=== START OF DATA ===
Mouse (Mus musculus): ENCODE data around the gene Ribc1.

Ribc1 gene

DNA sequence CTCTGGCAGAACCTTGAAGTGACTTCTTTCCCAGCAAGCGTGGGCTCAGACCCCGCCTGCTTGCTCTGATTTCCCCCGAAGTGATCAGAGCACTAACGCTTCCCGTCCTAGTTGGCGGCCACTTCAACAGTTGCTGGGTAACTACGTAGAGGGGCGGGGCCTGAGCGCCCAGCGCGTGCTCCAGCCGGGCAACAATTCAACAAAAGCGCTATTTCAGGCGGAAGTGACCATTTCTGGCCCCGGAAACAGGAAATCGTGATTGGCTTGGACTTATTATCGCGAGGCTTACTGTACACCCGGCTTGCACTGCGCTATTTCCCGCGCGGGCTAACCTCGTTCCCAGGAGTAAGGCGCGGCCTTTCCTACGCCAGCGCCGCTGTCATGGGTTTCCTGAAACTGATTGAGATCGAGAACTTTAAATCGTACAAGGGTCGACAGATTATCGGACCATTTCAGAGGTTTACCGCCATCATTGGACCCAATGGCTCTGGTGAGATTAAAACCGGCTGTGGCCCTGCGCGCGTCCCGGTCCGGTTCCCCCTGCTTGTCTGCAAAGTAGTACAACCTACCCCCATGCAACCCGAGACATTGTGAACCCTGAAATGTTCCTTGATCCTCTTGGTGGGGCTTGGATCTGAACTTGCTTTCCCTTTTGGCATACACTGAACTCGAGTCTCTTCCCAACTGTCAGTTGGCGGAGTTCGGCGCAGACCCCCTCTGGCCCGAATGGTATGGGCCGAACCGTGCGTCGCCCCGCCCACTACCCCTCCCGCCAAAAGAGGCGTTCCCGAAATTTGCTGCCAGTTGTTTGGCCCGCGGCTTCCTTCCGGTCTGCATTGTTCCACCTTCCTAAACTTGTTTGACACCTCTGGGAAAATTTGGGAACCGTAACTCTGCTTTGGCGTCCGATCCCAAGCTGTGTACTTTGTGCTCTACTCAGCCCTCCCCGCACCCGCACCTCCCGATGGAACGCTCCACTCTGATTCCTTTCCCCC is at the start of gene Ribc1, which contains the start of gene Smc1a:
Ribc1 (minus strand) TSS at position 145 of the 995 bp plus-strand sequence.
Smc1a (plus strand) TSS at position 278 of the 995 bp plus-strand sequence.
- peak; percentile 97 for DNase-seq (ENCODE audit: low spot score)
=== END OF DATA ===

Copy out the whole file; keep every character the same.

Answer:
Mouse (Mus musculus): ENCODE data around the gene Ribc1.

Ribc1 gene

DNA sequence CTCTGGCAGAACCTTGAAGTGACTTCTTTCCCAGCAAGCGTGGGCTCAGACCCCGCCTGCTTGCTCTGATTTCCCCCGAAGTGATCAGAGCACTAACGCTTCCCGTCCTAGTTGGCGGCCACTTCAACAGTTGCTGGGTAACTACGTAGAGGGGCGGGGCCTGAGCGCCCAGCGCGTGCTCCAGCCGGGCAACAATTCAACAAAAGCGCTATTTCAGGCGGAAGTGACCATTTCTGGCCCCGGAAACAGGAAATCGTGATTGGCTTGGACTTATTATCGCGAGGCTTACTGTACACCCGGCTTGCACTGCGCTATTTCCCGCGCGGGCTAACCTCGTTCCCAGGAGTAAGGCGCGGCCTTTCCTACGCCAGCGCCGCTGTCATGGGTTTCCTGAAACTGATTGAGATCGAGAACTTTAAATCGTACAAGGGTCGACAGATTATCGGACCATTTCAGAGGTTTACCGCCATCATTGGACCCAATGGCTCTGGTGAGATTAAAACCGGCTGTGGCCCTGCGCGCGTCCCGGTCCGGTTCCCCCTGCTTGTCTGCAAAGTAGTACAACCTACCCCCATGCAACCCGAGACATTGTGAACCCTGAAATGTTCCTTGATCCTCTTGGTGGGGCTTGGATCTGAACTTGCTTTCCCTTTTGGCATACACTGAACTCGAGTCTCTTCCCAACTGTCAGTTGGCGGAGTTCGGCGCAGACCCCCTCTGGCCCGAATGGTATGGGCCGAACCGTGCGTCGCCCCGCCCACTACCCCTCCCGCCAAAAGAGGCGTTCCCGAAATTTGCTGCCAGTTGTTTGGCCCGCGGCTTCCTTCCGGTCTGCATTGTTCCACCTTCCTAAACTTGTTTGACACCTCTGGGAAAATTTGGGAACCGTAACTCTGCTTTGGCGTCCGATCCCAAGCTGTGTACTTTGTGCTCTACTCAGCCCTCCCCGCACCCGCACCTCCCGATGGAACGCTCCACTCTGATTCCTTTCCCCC is at the start of gene Ribc1, which contains the start of gene Smc1a:
Ribc1 (minus strand) TSS at position 145 of the 995 bp plus-strand sequence.
Smc1a (plus strand) TSS at position 278 of the 995 bp plus-strand sequence.
- peak; percentile 97 for DNase-seq (ENCODE audit: low spot score)